Three strangers – “Chutes & Ladders” (Anthony J. Haney, left), Odessa (Zilah Mendoza, center) and “Orangutan” (Anna Ishida, right) – come together in an online support group in TheatreWorks’ regional premie...

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Spiritual Life

Spiritual Briefs

Meditation group meets at Foothills Congregational

A Weekly Meditation Practice group meets 7-8:15 a.m. Tuesdays at Foothills Congregational Church, 461 Orange Ave., Los Altos.

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Magazine

Festival features fun for everyone

Festival features fun for everyone


TOWN CRIER FILE PHOTO
The Los Altos Arts & Wine Festival boasts more than 375 craft and arts booths.

This weekend’s 35th annual Los Altos Arts & Wine Festival promises to be jam-packed with fun activities for just about everyone. The eve...

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"The Silver Star" illuminates resilience of young heroines


Author Jeannette Wells is no stranger to dysfunction.

Her best-selling memoir, “The Glass Castle” (Scribner, 2006), chronicles her hardscrabble childhood roaming from town to town in the desert before settling into a life of poverty in West Virginia. Her follow-up, “Half Broke Horses: A True-Life Novel” (Scribner, 2009), explores the adventurous life of her grandmother, an unconventional rodeo rider and bootlegger.

Walls’ latest novel, “The Silver Star” (Scribner, 2013), once again features resilient young girls who overcome trying circumstances. Liz, 15, and Jean (nicknamed “Bean”), 12, travel on their own from California to their mother’s hometown of Byler, Va., to stay with their elderly Uncle Tinsley. Their mother, Charlotte, has run off to Southern California for an indefinite time in a never-ending effort to pursue her dubious singing and acting career.

Life in 1970s Byler holds many advantages for the girls, but they run into a heap of trouble when they accept employment from the local mill boss and town bully, Jerry Maddox.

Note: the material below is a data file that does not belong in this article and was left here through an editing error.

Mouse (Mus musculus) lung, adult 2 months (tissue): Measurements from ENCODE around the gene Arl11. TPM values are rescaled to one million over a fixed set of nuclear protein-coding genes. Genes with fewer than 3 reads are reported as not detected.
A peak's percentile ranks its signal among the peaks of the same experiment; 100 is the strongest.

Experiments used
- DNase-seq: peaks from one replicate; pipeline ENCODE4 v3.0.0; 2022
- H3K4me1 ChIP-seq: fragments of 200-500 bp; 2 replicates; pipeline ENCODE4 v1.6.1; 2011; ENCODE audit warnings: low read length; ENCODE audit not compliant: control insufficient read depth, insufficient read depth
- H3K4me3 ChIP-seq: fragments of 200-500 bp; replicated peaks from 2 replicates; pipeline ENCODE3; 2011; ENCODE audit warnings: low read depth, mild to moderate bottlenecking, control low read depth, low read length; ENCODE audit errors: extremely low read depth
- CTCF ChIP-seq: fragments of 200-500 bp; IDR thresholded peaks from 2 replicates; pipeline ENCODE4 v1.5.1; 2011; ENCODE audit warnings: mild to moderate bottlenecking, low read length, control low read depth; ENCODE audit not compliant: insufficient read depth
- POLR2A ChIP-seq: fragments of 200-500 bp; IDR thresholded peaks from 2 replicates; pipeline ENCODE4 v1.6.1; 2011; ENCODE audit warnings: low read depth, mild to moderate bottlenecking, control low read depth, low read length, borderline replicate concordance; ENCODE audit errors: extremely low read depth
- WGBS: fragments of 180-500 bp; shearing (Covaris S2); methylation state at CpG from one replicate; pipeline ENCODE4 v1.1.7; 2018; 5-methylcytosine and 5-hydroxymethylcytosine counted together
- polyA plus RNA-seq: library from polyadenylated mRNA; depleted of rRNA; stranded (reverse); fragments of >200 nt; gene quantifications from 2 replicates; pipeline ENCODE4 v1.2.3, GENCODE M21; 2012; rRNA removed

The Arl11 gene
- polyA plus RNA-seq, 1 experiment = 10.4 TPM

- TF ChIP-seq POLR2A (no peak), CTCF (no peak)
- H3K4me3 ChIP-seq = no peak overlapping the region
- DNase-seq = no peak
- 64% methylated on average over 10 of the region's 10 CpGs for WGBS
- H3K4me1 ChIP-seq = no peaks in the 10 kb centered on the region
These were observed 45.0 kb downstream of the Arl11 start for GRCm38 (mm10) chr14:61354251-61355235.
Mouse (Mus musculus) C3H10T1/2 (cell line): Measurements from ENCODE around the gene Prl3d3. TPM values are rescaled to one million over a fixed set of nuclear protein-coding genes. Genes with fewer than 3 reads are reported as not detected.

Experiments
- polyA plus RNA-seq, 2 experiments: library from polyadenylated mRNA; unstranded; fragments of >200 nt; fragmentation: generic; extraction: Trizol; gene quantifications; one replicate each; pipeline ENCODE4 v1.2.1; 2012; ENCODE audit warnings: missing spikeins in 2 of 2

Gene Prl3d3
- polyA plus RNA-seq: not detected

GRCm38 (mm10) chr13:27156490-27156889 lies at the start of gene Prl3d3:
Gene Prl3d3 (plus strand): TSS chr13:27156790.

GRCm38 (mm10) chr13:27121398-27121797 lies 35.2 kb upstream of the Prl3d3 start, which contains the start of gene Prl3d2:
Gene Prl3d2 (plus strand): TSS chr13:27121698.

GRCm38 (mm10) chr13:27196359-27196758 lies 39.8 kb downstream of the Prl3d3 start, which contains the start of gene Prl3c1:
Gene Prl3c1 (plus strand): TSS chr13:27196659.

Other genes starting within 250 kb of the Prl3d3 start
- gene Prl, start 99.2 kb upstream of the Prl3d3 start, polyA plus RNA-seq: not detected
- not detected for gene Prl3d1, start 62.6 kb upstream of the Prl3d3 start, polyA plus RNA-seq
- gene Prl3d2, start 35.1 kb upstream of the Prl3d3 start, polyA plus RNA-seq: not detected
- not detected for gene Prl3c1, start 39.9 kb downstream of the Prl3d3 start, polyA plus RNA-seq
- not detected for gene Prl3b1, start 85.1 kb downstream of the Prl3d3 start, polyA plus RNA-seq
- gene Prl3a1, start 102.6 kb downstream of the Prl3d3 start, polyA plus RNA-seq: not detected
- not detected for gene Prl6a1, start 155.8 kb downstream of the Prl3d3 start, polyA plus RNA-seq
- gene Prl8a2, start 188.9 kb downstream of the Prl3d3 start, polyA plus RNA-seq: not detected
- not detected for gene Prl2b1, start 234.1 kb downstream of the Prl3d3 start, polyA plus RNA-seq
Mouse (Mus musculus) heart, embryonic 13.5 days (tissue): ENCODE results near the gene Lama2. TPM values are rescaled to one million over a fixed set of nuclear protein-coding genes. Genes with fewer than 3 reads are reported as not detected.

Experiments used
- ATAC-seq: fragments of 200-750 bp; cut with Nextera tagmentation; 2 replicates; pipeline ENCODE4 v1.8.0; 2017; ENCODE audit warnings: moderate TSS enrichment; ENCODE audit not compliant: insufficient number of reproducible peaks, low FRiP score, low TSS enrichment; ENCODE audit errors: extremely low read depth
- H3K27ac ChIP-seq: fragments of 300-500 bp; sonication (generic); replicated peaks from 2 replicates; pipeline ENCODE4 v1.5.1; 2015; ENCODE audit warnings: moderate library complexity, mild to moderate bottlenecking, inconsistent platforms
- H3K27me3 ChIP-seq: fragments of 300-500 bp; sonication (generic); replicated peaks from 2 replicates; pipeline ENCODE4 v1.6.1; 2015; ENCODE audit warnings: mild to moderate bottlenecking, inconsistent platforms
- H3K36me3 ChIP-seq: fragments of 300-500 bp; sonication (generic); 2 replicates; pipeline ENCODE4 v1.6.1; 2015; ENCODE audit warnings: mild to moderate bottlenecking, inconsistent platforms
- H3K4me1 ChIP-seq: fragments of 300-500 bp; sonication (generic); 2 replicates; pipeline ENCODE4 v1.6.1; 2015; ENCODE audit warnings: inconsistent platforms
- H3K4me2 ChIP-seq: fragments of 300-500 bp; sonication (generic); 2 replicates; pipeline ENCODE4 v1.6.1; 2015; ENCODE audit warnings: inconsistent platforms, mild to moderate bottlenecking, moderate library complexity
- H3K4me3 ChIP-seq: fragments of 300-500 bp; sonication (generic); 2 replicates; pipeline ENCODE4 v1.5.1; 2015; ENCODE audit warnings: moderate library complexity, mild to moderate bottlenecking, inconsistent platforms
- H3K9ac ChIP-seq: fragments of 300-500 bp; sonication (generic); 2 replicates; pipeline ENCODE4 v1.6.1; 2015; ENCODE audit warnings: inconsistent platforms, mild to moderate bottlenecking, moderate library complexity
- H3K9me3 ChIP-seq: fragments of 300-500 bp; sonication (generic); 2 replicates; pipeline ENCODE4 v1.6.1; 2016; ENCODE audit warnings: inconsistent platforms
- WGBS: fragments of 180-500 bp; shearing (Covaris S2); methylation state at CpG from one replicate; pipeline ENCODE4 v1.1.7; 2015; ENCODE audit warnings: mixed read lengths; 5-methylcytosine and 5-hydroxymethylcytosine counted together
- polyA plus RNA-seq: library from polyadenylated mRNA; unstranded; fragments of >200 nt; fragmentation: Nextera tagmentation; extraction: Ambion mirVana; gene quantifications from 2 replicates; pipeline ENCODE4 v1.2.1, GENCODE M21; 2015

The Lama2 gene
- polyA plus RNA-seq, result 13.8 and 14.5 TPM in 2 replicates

Two themes ring loud and clear in “The Silver Star”: the depths of Charlotte’s dysfunction and the injustices of the adult world.

It’s obvious from where Walls derives her inspiration: “The Glass Castle” documented her childhood with an alcoholic, delusional father and a free-spirited mother, both of whom proved candidates for the Worst Parent of the Year Award, Lifetime Achievement. But as in “The Glass Castle,” young heroines Bean and Liz deal with a large dose of injustice, and it is impressive to see how the girls handle themselves during the crisis.

Despite the larger, compelling themes, the real charm of “The Silver Star” lies in the descriptions and attitudes of and anecdotes about Byler’s residents. These are beautifully drawn characters: Bean has an aunt who works hard all day at the mill and comes home to cook and care for her physically disabled husband and four children, one of whom is probably mentally disabled. Yet this family has fun times, too, such as when they all go deep into the woods to pick chestnuts from the few remaining trees.

Liz and Bean, too, talk like real children and have a believable assortment of quirks and insecurities. In some respects, the book reads like a coming-of-age story as Liz comes to embrace a more unconventional path in life after adopting a pair of emus that belong to a neighbor: “She felt that she was sort of like an emu. … Both she and emus wanted to fly – they just didn’t have the wings they needed.”

In addition to rich characters, “The Silver Star” illuminates the political context of the day, with racial tensions in particular described in a nicely nuanced way. The book is set in 1970, when federal law forced schools in Byler to integrate. Tensions boil over at the first high school football game, and a huge fight erupts. Students later discuss the violence and other topics in class with surprising sensitivity and an encouraging give-and-take.

Fans of “The Glass Castle” will surely enjoy “The Silver Star.” I would highly recommend it as a selection for a women’s book club.

Leslie Ashmore is a longtime Mountain View resident who belongs to two book clubs.